Sawant and supporters when they announced this legislation in July. Photo by Casey Jaywork.

Council to Vote on Limits to Renter Move-In Fees

The bill will likely pass at Council’s 2 p.m. meeting today.

UPDATE: The council unanimously voted in favor of Sawant’s bill to cap move-in fees, with M. Lorena González absent.

ORIGINAL POST: This afternoon Seattle City Council will vote on a bill that would limit the cost of a new tenant’s security deposit and nonrefundable move-in fees to 10 percent of the first full month’s rent (with some small exceptions) and give renters the right to pay those fees in installments of up to six months, depending on the length of the lease. It also includes provisions for enforcement and penalties and defines the kinds of fees landlords can charge new tenants (so they can’t just make up new ones).

We first reported on the bill in July, when supporters including state House candidate Nicole Macri and city councilmembers Kshama Sawant, Mike O’Brien, and Lisa Herbold crammed into a sweaty WA CAN office and announced a plan to pass more renter protections in Seattle. One component of that plan is already law: in August, the council unanimously passed a bill sponsored by Herbold that bans landlord discrimination against prospective renters on the basis of unconventional income sources, like veteran’s benefits or housing vouchers.

The path to today’s vote on move-in fees has been a winding one. Sawant first introduced this bill in September. The council referred it to her Energy and Environment Committee. That committee amended and passed the bill to full council for a final vote in October, but at the request of councilmember Debora Juarez it was re-referred to committee for further changes. In November, Sawant’s committee made those changes and again voted in favor of the bill, sending it back to full council for a vote on December 12—that is, today.

The bill will likely pass. A majority of the council has already voted in favor of it twice in committee. Watch live here:

More in News & Comment

Charter review could overhaul King County Sheriff’s Office

Several changes to the King County Sheriff’s Office were proposed.

PNW plant-based foods could help in climate fight

Animal products create a lot of emissions, but veggie alternatives are coming from King County.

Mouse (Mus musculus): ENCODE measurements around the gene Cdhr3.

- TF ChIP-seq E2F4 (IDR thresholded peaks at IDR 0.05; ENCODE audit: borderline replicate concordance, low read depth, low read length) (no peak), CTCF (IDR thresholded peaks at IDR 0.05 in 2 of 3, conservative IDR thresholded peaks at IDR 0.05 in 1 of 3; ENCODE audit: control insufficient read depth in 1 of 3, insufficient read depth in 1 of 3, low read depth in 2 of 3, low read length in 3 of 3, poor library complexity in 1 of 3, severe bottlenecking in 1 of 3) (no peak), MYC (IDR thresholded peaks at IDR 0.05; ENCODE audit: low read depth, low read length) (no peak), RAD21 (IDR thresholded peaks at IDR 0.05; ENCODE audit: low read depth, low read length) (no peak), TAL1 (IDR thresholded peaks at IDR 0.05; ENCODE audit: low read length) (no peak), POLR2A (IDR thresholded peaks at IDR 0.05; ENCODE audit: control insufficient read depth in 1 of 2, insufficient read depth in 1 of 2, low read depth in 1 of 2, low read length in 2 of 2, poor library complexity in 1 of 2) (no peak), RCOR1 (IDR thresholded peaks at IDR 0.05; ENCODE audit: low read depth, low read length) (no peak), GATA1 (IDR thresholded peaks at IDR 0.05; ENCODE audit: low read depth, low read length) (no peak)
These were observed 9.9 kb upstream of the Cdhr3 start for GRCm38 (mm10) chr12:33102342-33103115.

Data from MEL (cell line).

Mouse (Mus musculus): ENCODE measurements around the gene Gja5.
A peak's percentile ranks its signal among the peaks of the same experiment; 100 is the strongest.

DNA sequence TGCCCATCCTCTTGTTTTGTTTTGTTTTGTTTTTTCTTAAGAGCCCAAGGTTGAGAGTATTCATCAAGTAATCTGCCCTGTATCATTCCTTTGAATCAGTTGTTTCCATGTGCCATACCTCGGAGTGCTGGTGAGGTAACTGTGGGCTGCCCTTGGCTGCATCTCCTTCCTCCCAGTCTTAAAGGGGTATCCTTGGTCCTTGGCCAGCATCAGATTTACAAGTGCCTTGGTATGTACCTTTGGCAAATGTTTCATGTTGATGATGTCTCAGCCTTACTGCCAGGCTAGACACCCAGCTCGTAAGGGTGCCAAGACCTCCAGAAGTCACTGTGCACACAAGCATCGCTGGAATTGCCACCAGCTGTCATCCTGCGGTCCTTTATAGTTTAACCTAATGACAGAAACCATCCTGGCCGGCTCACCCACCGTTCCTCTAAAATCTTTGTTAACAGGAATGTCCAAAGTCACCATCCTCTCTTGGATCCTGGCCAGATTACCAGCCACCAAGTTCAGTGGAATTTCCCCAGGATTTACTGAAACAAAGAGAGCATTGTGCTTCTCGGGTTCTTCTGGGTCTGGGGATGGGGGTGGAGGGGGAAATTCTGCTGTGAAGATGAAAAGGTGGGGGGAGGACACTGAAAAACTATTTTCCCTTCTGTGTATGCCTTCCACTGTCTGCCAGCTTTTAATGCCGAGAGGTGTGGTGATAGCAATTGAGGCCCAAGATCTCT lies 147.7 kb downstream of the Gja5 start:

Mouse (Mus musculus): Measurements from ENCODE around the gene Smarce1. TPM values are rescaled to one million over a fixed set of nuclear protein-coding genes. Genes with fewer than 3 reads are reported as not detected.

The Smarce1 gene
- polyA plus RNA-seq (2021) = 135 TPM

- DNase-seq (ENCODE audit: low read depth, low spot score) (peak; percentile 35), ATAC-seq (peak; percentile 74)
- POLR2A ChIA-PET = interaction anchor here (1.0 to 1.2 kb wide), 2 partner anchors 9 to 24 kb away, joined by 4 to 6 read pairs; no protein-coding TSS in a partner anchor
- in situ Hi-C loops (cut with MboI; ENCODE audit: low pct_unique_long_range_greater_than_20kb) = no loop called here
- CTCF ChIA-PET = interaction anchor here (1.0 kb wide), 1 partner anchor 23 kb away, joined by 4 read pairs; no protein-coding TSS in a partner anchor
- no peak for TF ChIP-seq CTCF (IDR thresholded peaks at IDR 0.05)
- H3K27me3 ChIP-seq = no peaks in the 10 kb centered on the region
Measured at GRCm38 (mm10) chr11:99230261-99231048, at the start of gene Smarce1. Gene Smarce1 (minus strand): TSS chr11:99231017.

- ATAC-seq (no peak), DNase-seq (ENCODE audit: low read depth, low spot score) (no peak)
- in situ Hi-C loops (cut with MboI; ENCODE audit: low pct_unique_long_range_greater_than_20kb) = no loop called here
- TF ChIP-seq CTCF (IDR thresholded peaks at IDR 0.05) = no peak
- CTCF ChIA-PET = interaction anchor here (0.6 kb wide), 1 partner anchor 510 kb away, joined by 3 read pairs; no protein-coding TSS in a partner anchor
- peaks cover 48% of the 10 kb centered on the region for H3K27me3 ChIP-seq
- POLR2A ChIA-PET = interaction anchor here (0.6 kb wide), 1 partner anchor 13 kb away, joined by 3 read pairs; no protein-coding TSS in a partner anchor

The language of the original bill prohibited privately-owned detainment facilities from being contracted by local, state, or federal government entities, but a last-second amendment was adopted to substantially narrow the focus of the legislation. File photo
Lawmakers flinch on banning for-profit detention facilities

Last minute amendment exempted ICE detainment facility.

Cooper Hawkins (9), Nash Hawkins (16) and Charlotte Hawkins (12) at the Hawkins’ home. Courtesy photo
Mercer Island family raises awareness for rare, undiagnosed diseases

Charlotte and Cooper Hawkins were born with an ultra-rare undiagnosed disease.

Replica of Vietnam Memorial making Enumclaw stop

A local vet has spent six years trying to secure this opportunity.

A proposal to make King County Metro fares free for low-income households could be approved in the coming months. File photo
King County considers free transit for low-income residents

The program would target those at or below 80 percent of the federal poverty level.

Federal Way resident Mi’Chance Dunlap-Gittens, 17, died Jan. 27, 2017. Courtesy photo
Law enforcement challenges report on sting operation that killed Federal Way teen

King County Office of Law Enforcement Oversight’s findings rattle Sheriff’s Office, police union.

Unstable housing? Apply for Section 8

Applications open in February for housing vouchers

In 2018, the city of Seattle approved and then repealed a head tax within a month. It would have levied a $275 per employee tax on businesses grossing more than $20 million annually. Sound Publishing file photo
County head tax bill passes committee

Bill would let King County levy a tax on businesses to fund housing and address homelessness.

Most Read